MADISON, Wis. — When a weekend text message from Olive Sagapolu lights up the cell phones of Isaiahh Loudermilk and Garrett Rand, they usually have a pretty good idea of what to expect. It has become something of a regular occurrence for Sagapolu to ask his teammates to join him for extra practice reps at Wisconsin’s football practice facility.
But the reps don’t involve using a football or tackling dummies. Instead, all they need are their hands.
The three Badgers defensive linemen take turns rotating during a two-person drill. One player lifts his hands up from his side while the other attempts to block the hands and maneuver around them. The sequence lasts less than a few seconds and resembles a boxer quickly extending each arm for a punching bag.
In the moments after a football is snapped on Saturdays this fall, it will be up to Wisconsin’s defensive linemen to gain any advantage possible to break down a play and create openings for the team’s linebackers. Five months before those games take place, Loudermilk, Rand and Sagapolu often can be found at the McClain Center, honing tricks that fans rarely see.
“It’s the little details that count,” Rand said. “Everyone says little details, but it really matters. You can’t just muscle everyone because there’s going to be someone bigger and stronger than you. It really comes down to your technique and knowing what he’s going to do, knowing what you’re going to do. Little details are everything.”
It wasn’t a surprise, then, to see the three of them standing on the sideline near midfield following spring practice Thursday and rotating through their customary drill. Sagapolu, the leader of the unit, has appeared in 36 career games with 19 starts at nose guard and will have started parts of all four seasons in which he has played. Loudermilk and Rand, meanwhile, are soaking up what they can from Sagapolu as they take on new roles as Wisconsin’s starting defensive ends.
“If Olive’s over there working on it, which he usually is, we’ll go over there,” Loudermilk said. “He gives us a whole bunch of stuff. He’s learned a lot since he’s been here. All the pass-rush stuff, I kind of turn to him on how to use my hands.”
Wisconsin’s defense will go only as far as the Badgers pass rush can take it, which makes the play of Loudermilk and Rand particularly important. Throw in the fact that the Badgers lost senior defensive ends Alec James, Conor Sheehy and Chikwe Obasih from the team from last season, and there are massive voids to fill. That trio combined to appear in 156 games with 90 starts during their Wisconsin careers. They collectively recorded 290 tackles, 37 tackles for loss and 21 sacks.
Rand and Loudermilk say they are using the tools they acquired from watching those three players, as well as Sagapolu, to become the most effective defensive ends they can be this season.
“I learned a lot from them, especially in the film room,” Loudermilk said. “Just being able to watch what they’ve done, watching their past film or last year watching them in practice and coaches saying this is what it’s supposed to look like. They know exactly what they’re doing, know their steps, know their roles. It’s helped me a lot being able to see exactly what I was supposed to do and what it was supposed to look like.”
Loudermilk appeared in 11 games last season as a redshirt freshman and recorded 11 tackles with 1 1/2 sacks. His biggest advantage at the line of scrimmage is his massive frame. Loudermilk stands 6-foot-7 and has increased his playing weight to 297 pounds.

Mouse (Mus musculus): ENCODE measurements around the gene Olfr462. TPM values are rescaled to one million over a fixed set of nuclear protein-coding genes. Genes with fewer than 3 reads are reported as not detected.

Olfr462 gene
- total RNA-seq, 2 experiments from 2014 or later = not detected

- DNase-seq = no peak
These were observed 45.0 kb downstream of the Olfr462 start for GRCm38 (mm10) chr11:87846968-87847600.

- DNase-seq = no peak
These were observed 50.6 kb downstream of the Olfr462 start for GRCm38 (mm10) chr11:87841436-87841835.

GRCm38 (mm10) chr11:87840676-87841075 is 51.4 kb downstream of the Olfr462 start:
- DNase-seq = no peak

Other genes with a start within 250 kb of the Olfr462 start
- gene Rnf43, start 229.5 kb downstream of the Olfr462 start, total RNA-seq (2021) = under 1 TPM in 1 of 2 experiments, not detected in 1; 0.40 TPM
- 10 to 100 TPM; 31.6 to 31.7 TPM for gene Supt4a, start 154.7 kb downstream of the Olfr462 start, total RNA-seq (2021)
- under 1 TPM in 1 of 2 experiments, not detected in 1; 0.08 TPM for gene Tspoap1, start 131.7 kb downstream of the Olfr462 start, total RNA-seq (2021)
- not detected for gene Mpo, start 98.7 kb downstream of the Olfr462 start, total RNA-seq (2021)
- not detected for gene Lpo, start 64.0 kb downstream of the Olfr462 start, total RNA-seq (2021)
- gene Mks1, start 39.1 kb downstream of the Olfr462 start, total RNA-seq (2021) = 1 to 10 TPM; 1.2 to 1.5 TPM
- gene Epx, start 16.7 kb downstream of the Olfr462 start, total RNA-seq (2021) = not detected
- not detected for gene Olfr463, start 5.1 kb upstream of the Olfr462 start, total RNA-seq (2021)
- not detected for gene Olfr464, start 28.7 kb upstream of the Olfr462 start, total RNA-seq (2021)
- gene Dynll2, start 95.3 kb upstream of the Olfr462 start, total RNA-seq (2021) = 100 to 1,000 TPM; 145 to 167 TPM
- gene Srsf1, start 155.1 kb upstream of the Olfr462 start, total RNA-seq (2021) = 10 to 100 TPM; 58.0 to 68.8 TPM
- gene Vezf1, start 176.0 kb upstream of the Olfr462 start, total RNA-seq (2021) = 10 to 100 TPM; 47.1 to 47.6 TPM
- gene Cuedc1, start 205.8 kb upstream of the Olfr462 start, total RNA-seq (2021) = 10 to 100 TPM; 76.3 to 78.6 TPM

“I can be almost as heavy as some of the tackles out there,” he said. “So just being able to know that I can go against him, he won’t overpower me, outweigh me because I’m just as big as him, being able to hold my ground with how big I am, I feel like it helps a lot.”
The 6-2, 278-pound Rand has played in 28 games with 18 tackles in his first two seasons with the program. He has spent much of his career as a reserve nose guard behind Sagapolu. But Wisconsin defensive line coach Inoke Breckterfield told him this offseason that he would be moving to defensive end. The move helped free up the backup nose guard role for incoming freshman Bryson Williams and allowed Rand to see the field in a starting capacity.
Teammates have expressed faith in Wisconsin’s two new projected starters at defensive end.
“I just think learning from those guys who just left and knowing what our defense needs for them to do for us to be successful is huge,” Wisconsin inside linebacker T.J. Edwards said. “Olive being the anchor on that unit, having guys who have gotten some time with Isaiahh and Garrett Rand, I’m not worried about them at all. I know Coach Nokes will make sure everyone is doing his job and also hold us accountable to making sure they’re in their spots as well. They’ve been great so far this spring.”
Wisconsin’s defensive linemen are optimistic there won’t be any drop-off in production. The bigger question is whether the Badgers can develop enough depth at the defensive end spots to ensure success in case of injury. Aaron Vopal, a redshirt freshman, has performed well at end in spring practice, but the coaches need to have faith in more players.
Rand said he has been adjusting to the different technique required of a defensive end compared to a nose guard, which includes having a more attacking mindset off the snap. Like Loudermilk, he is trying to carry what he has learned from his predecessors.
“Alec, Sheehy and Chikwe, they were never like the talkative group,” Rand said. “They were super humble, and I like that style. I think that rubbed off on all of us. We don’t really like to brag about anything. Just being humble and working hard, giving it 100 percent each play, that’s the big thing they tried to teach us.”